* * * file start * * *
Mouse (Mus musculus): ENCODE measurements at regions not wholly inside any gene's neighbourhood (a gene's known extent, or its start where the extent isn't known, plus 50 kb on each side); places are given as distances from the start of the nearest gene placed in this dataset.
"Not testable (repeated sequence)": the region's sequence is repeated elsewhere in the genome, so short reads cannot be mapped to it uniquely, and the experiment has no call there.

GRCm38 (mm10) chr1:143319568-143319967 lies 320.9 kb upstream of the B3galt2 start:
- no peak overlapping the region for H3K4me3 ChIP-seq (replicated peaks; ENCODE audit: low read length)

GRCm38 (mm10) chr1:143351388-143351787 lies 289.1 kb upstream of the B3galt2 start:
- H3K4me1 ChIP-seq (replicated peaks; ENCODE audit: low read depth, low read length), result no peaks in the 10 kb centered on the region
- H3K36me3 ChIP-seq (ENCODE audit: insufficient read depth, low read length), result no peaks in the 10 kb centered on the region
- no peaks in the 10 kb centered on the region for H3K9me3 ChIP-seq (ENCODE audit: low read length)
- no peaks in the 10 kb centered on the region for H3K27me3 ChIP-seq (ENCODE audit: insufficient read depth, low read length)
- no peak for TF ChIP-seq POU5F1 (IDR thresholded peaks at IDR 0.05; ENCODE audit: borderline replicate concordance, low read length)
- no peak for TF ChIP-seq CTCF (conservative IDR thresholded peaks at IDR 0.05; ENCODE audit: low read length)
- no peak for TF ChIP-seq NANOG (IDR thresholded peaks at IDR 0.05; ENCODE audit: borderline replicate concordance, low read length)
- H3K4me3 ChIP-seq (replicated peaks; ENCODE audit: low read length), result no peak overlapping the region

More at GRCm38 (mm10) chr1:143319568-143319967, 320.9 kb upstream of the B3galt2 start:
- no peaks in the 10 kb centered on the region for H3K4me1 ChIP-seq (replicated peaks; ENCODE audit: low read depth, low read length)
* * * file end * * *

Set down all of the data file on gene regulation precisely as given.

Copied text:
Mouse (Mus musculus): ENCODE measurements at regions not wholly inside any gene's neighbourhood (a gene's known extent, or its start where the extent isn't known, plus 50 kb on each side); places are given as distances from the start of the nearest gene placed in this dataset.
"Not testable (repeated sequence)": the region's sequence is repeated elsewhere in the genome, so short reads cannot be mapped to it uniquely, and the experiment has no call there.

GRCm38 (mm10) chr1:143319568-143319967 lies 320.9 kb upstream of the B3galt2 start:
- no peak overlapping the region for H3K4me3 ChIP-seq (replicated peaks; ENCODE audit: low read length)

GRCm38 (mm10) chr1:143351388-143351787 lies 289.1 kb upstream of the B3galt2 start:
- H3K4me1 ChIP-seq (replicated peaks; ENCODE audit: low read depth, low read length), result no peaks in the 10 kb centered on the region
- H3K36me3 ChIP-seq (ENCODE audit: insufficient read depth, low read length), result no peaks in the 10 kb centered on the region
- no peaks in the 10 kb centered on the region for H3K9me3 ChIP-seq (ENCODE audit: low read length)
- no peaks in the 10 kb centered on the region for H3K27me3 ChIP-seq (ENCODE audit: insufficient read depth, low read length)
- no peak for TF ChIP-seq POU5F1 (IDR thresholded peaks at IDR 0.05; ENCODE audit: borderline replicate concordance, low read length)
- no peak for TF ChIP-seq CTCF (conservative IDR thresholded peaks at IDR 0.05; ENCODE audit: low read length)
- no peak for TF ChIP-seq NANOG (IDR thresholded peaks at IDR 0.05; ENCODE audit: borderline replicate concordance, low read length)
- H3K4me3 ChIP-seq (replicated peaks; ENCODE audit: low read length), result no peak overlapping the region

More at GRCm38 (mm10) chr1:143319568-143319967, 320.9 kb upstream of the B3galt2 start:
- no peaks in the 10 kb centered on the region for H3K4me1 ChIP-seq (replicated peaks; ENCODE audit: low read depth, low read length)